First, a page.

The implementation of the Performance Based Grant System – District Development Facility (DDF) in 2008 – has resulted in significant infrastructure delivery in Metropolitan, Municipal and District Assemblies (MMDAs) the latest performance audit report on capital projects funded through DDF has confirmed. The audit report covers 30 beneficiary MMDAs and was issued by the Auditor-General.
“The implementation of DDF and the impact on the socio-economic development of the communities has been significant”, the report states.
To sustain these gains however, the Auditor-General has recommended to the Ministry of Local Government and Rural Development on the need to deal with some deficiencies in the areas of planning and budgeting; project implementation and project administration and payment for work done.
The Ministry of Local Government and Rural Development has duly declared its intention to tackle such deficiencies. The DDF has been made all the more critical to beneficiary MMDAs since government, in 2017, put a ceiling on the proportion of monies from the consolidated fund that is allocated to statutory funds including the District Assemblies Common Fund which is the primary source of revenues for local governments. That move aims to give government more flexibility in its budgetary allocvations.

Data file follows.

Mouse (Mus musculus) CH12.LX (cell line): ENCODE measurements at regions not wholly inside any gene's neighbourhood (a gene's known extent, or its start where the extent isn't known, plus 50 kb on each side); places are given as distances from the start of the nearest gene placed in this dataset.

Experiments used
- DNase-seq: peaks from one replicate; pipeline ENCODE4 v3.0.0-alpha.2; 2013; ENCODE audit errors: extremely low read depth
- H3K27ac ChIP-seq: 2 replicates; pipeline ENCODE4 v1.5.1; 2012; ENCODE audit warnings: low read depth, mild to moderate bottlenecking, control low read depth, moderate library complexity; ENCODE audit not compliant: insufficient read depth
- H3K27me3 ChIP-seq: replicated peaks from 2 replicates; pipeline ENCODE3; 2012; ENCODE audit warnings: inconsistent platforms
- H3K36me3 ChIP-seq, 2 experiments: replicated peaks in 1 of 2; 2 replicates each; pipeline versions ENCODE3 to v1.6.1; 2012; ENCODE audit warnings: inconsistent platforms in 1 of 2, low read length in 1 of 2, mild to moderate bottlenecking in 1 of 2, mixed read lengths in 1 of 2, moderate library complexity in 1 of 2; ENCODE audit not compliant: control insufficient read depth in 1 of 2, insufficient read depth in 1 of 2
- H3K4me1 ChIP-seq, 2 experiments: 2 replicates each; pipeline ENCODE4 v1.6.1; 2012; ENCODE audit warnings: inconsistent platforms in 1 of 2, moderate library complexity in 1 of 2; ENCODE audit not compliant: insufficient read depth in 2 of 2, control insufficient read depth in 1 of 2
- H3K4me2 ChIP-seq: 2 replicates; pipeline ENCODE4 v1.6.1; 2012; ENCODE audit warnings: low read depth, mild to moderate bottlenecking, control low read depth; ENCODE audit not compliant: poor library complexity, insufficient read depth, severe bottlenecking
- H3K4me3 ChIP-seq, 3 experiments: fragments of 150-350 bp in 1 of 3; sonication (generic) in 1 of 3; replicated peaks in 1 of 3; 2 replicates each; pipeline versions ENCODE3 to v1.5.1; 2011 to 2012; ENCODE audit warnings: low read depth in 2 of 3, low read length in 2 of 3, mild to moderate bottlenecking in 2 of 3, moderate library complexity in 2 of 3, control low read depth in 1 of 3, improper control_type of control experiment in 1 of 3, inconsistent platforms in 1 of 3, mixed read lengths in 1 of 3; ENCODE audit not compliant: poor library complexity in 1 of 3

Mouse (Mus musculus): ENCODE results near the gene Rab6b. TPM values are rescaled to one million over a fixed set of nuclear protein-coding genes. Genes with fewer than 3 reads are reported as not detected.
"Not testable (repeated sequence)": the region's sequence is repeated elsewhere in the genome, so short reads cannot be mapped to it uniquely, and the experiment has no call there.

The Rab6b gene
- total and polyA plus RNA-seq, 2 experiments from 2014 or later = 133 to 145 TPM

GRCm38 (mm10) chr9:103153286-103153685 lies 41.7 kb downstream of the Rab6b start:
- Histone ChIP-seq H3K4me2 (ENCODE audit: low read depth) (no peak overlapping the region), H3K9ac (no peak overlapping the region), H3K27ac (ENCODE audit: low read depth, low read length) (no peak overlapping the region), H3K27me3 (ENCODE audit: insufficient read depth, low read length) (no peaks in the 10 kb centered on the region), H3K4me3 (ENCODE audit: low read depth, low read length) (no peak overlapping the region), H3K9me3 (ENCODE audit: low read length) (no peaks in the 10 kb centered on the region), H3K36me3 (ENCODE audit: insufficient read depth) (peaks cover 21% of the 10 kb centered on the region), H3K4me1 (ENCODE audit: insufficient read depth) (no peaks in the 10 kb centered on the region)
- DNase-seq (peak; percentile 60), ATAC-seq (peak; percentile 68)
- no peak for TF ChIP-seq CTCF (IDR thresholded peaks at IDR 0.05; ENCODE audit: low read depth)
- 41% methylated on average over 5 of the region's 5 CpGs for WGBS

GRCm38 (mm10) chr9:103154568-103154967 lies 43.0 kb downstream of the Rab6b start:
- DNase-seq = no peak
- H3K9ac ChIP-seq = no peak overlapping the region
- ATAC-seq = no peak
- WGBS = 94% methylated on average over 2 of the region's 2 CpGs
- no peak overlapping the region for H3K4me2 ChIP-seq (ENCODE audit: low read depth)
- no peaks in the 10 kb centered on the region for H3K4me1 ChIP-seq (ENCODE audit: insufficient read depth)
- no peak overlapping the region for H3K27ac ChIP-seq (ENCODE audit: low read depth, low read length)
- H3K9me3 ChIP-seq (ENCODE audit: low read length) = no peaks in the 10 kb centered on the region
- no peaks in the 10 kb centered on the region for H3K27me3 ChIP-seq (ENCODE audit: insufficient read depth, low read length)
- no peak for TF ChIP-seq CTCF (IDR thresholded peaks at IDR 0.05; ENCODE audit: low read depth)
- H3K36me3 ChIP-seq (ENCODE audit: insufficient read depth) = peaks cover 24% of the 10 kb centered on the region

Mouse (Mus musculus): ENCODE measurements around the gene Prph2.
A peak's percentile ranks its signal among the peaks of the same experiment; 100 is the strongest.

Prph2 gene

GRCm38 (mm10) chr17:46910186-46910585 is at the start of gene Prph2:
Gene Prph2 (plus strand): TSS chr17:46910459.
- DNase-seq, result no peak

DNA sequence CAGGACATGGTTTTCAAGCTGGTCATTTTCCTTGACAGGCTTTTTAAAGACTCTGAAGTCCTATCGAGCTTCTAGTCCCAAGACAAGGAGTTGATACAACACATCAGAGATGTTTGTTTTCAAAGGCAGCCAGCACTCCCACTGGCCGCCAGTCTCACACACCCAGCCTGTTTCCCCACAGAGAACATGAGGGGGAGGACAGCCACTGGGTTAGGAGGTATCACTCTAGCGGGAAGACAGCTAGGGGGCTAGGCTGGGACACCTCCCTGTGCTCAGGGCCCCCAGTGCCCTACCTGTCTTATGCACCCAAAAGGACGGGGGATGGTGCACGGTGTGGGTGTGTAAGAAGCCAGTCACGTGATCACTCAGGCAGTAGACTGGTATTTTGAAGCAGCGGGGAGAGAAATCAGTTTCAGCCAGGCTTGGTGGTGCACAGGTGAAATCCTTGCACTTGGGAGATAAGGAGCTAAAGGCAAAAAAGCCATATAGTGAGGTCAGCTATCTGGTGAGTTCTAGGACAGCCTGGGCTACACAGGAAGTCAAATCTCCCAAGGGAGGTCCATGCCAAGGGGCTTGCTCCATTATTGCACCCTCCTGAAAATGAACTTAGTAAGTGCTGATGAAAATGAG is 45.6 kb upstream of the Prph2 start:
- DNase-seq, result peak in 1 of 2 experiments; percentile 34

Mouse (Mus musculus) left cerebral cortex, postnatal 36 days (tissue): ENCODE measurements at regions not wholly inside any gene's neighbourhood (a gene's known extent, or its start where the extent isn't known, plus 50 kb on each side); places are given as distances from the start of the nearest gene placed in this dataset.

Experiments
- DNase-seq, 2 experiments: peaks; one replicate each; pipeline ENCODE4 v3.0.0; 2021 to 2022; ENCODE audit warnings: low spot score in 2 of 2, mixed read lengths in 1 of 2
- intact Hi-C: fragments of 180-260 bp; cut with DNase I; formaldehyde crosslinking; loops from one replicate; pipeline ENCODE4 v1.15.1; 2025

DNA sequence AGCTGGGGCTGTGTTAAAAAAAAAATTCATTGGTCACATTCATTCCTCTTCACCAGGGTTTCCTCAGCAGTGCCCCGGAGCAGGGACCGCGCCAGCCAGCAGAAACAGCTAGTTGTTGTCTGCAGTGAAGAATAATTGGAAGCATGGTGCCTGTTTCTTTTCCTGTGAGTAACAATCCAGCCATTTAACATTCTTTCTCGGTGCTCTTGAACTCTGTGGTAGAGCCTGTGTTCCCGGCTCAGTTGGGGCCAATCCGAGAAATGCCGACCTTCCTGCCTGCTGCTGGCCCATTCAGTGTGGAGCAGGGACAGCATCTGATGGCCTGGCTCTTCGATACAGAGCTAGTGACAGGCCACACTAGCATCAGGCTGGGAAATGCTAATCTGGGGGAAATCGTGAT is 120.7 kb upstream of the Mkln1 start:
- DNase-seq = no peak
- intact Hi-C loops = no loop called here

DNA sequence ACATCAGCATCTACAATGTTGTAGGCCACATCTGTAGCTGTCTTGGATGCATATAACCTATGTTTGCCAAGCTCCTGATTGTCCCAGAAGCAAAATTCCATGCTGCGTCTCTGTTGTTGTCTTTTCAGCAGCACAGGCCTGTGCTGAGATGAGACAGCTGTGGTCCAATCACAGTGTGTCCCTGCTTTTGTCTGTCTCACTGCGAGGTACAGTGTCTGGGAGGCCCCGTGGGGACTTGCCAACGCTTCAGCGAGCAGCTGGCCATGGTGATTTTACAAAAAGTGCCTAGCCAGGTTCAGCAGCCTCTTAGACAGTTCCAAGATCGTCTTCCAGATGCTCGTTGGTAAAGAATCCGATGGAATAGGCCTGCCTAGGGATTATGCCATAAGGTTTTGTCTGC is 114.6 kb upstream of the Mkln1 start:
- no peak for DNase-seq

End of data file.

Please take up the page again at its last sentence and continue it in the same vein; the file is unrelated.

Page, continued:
In all, three projects each from 30 MMDAs constructed between 2008 and 2019 were used in the performance audit to determine whether they meet the desired standard specifications..
This falls in line with Section 13e of the Audit Service Act, (Act 584) to find out how the Assemblies initiated, planned and implemented DDF funded infrastructure projects as well as to ascertain whether Assemblies were capable of planning, procuring contractors, supervising and monitoring the delivery of selected projects in accordance with laid down principles and practices to ensure value for money.
Various assessments of DDF projects have indicated significant impact including higher completion rates compared to those funded by the District Assembly Common Fund (DACF) and Ghana Education Trust Fund (GETFund). The better completion rates, the report noted was due to DDF projects quicker fund disbursement mechanisms.
The Facility was designed to spend about 88 percent of the annual allocation on infrastructure projects and the remaining on capacity building.
Out of these projects, 97 percent have been completed and handed over to beneficiaries and are currently in use with educational facilities accounting for 40 percent, followed by sanitation and health with 15 percent and 12 percent respectively.
By the end of 2018, more than GH¢848 million had been invested in 6,490 small scale infrastructure projects across MMDAs while close to GH¢63 million had been spent to build the capacity of MMDAs staff.
Importantly, “No MMDA should use DDF funds to award any new contract when their work plan and budget are not approved by the Ministry”, report indicates.
The DDF was set up with an objective to improve the performance of MMDAs in Ghana by providing incentives to MMDAs that comply with existing legal and administrative procedures.